PORTLAND, Ore. (AP) — Oregon Gov. Kate Brown extended an order Tuesday prohibiting dine-in service at restaurants and bars as state officials reported four more deaths from the coronavirus.
Oregon’s State Emergency Coordination Center said the total number of deaths had reached 33 as of Tuesday while confirmed cases increased to over 1,180 statewide. The deaths were a 71-year-old woman, an 83-year-old woman, and a 98-year-old woman in Marion County and a 91-year-old woman in Washington County. All had underlying medical conditions.
Brown’s original order banning dine-in service was set to expire next week but now aligns with her Stay Home, Save Lives order. Both will remain in effect until lifted by Brown. Businesses can continue take-out or delivery service.
“We all want to return to a day where we can frequent the restaurants and businesses that have given Oregon its well-deserved culinary reputation and provided so many jobs,” Brown said in a news release. “But it would be irresponsible to lift these restrictions in the middle of this outbreak.”
Brown also said her COVID-19 Medical Advisory Panel met for the first time Tuesday. The panel of doctors, infectious disease experts and other medical professionals will meet twice a week and have been asked to comment on the needs of Oregon’s health care system, provide advice to the governor, and serve as a resource to the Oregon Health Authority. Oregon’s health care provider community can also give input about the state’s COVID-19 response to the panel, Brown said.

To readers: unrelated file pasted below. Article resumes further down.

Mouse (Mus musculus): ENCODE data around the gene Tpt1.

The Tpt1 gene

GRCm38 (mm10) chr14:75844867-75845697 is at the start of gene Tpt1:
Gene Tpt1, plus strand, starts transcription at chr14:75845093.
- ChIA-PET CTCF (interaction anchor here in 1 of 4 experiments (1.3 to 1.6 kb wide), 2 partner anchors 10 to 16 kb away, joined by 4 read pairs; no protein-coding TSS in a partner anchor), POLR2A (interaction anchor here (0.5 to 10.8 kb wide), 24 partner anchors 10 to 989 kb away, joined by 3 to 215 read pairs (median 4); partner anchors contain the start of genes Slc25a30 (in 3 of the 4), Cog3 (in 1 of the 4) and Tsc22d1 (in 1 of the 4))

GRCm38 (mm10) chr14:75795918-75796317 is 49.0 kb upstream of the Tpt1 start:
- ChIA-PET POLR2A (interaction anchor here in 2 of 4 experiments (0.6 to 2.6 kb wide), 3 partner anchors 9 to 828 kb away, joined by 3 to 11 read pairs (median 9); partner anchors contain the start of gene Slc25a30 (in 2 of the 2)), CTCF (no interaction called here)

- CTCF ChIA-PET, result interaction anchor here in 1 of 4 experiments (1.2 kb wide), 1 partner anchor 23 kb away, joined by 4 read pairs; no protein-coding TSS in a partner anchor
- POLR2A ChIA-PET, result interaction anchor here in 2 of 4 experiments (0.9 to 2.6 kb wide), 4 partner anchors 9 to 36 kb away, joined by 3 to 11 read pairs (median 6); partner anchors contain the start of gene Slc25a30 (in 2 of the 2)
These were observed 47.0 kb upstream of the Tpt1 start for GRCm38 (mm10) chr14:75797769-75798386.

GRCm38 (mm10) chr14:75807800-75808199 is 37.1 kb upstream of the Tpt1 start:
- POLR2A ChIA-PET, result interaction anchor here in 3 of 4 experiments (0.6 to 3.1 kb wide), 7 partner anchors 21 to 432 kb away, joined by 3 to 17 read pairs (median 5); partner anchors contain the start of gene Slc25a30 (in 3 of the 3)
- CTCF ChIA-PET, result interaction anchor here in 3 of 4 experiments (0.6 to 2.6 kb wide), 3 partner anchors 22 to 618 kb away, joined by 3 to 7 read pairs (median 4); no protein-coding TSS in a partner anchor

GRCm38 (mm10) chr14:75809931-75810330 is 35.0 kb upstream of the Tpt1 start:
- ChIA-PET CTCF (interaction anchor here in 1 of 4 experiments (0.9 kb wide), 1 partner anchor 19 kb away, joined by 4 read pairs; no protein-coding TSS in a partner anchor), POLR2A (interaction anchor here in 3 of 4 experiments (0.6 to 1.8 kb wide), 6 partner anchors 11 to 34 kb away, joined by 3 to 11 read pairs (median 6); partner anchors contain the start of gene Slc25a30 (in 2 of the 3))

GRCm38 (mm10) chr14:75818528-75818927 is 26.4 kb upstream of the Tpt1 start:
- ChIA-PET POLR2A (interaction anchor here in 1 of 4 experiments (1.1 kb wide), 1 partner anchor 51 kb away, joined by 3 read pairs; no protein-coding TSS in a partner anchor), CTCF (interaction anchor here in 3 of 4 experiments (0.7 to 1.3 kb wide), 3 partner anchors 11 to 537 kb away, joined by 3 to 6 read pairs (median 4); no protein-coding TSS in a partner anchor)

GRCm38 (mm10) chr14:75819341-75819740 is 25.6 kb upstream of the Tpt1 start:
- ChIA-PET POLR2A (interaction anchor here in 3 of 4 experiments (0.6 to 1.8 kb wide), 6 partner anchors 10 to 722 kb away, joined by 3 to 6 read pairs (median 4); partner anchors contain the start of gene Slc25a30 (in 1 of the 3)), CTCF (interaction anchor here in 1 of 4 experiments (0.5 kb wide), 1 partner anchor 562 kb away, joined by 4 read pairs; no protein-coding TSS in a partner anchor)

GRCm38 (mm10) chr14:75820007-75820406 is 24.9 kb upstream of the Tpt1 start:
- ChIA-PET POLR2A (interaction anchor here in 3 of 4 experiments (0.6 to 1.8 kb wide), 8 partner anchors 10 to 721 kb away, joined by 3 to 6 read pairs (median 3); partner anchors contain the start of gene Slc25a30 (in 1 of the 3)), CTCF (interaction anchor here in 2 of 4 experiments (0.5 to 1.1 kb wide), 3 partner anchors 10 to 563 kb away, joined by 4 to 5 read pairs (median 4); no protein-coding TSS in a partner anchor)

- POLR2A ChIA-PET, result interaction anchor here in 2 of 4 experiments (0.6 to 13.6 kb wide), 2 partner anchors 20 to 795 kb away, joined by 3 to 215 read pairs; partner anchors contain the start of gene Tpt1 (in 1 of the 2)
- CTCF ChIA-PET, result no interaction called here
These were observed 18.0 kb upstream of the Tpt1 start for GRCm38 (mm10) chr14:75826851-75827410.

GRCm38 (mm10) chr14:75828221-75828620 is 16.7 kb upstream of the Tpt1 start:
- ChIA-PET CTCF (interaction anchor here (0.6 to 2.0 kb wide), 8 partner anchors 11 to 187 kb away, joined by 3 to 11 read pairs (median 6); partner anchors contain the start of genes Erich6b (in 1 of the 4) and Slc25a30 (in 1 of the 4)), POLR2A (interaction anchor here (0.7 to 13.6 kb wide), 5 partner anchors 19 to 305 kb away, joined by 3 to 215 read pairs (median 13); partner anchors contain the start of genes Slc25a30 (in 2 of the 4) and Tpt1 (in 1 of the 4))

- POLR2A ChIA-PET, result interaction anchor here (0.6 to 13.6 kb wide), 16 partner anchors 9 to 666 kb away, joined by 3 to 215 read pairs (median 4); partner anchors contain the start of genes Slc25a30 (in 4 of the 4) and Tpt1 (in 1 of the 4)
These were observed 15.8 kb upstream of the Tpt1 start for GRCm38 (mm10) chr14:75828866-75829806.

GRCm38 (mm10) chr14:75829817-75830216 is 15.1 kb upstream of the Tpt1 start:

“With the collective experience on this panel, we can work together to make sure we have this crisis covered from every possible angle,” Brown said, adding that if current projections hold, Oregonians’ continued adherence to social distancing measures will flatten the curve of COVID-19 spread in Oregon.
For most people, COVID-19 displays mild or moderate symptoms, such as fever and cough that clear up in two to three weeks. For some, especially older adults and people with existing health problems, it can be more severe, causing pneumonia or death.